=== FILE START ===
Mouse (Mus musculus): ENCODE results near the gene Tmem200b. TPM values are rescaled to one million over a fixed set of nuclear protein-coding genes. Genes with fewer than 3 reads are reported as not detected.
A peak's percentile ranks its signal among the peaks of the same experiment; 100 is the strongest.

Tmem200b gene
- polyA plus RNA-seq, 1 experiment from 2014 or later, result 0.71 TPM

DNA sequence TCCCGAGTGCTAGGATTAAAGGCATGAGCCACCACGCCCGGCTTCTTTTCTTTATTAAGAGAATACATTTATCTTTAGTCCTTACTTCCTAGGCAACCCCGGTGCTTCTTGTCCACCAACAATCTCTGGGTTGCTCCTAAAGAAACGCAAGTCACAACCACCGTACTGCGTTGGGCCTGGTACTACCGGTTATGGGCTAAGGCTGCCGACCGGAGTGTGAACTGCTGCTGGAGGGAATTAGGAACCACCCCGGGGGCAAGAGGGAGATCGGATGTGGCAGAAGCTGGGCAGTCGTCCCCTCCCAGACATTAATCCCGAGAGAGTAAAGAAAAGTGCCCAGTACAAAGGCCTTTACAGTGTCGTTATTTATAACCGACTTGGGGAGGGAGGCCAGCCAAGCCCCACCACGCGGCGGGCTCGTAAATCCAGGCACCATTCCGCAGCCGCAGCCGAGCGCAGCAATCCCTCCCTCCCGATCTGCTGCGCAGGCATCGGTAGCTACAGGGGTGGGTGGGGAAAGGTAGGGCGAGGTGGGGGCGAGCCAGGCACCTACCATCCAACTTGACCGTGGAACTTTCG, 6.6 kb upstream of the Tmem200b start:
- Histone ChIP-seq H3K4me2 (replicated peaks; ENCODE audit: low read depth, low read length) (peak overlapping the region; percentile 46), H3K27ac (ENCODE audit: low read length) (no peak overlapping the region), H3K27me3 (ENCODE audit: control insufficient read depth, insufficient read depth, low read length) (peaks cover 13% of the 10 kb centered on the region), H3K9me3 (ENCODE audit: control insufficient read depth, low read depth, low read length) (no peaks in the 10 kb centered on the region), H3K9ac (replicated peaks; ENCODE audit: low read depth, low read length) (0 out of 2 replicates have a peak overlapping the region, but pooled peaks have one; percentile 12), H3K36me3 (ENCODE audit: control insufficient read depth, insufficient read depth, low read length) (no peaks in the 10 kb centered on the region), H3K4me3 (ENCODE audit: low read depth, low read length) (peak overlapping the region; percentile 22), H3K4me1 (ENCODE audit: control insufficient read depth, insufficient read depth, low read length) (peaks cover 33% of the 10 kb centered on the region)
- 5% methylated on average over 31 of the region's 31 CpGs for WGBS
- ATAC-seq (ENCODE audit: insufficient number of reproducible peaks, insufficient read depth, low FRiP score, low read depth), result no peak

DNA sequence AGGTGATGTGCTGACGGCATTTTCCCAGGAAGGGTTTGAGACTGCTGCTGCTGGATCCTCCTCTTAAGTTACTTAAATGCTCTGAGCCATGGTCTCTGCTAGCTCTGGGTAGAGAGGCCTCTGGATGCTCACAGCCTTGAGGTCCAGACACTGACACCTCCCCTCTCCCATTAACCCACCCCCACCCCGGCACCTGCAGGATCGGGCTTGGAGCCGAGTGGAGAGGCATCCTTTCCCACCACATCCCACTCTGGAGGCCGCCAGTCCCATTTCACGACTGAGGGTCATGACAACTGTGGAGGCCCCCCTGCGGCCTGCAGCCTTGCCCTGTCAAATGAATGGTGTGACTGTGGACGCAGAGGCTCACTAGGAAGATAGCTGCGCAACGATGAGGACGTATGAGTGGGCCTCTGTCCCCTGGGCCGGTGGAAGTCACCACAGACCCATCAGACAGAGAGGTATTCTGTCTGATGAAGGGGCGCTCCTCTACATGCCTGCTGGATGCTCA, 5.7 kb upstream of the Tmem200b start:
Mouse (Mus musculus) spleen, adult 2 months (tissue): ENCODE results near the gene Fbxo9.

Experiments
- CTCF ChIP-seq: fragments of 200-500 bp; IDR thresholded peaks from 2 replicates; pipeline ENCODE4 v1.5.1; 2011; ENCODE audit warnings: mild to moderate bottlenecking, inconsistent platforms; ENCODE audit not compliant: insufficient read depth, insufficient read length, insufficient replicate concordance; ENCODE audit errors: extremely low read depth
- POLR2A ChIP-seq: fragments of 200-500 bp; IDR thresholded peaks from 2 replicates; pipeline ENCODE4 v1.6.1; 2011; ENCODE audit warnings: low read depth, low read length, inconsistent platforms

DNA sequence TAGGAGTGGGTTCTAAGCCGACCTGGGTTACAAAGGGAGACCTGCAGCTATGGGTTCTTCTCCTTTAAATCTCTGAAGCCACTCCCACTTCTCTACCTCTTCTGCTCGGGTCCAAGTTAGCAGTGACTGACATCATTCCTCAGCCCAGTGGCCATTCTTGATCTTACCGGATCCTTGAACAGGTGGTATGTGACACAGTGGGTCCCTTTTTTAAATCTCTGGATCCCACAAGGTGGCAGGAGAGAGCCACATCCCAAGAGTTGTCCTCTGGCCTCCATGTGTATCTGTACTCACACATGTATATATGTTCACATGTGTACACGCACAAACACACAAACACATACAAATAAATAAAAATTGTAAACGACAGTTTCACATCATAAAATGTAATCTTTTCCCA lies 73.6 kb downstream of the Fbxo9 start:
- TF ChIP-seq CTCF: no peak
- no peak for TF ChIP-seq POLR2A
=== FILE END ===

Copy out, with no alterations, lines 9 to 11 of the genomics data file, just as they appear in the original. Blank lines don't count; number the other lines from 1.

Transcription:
DNA sequence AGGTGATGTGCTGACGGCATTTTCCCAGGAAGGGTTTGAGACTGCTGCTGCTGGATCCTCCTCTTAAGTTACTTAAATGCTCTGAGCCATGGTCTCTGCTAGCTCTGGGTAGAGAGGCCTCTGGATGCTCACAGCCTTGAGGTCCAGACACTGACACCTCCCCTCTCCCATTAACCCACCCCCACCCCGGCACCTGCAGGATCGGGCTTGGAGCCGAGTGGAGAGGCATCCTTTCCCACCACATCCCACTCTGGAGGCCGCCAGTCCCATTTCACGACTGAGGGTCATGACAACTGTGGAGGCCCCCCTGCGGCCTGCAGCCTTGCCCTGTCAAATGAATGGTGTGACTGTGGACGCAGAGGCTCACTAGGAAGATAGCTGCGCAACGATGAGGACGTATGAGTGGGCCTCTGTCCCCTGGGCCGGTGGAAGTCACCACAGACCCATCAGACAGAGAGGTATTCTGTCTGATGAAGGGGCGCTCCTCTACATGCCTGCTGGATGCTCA, 5.7 kb upstream of the Tmem200b start:
Mouse (Mus musculus) spleen, adult 2 months (tissue): ENCODE results near the gene Fbxo9.

Experiments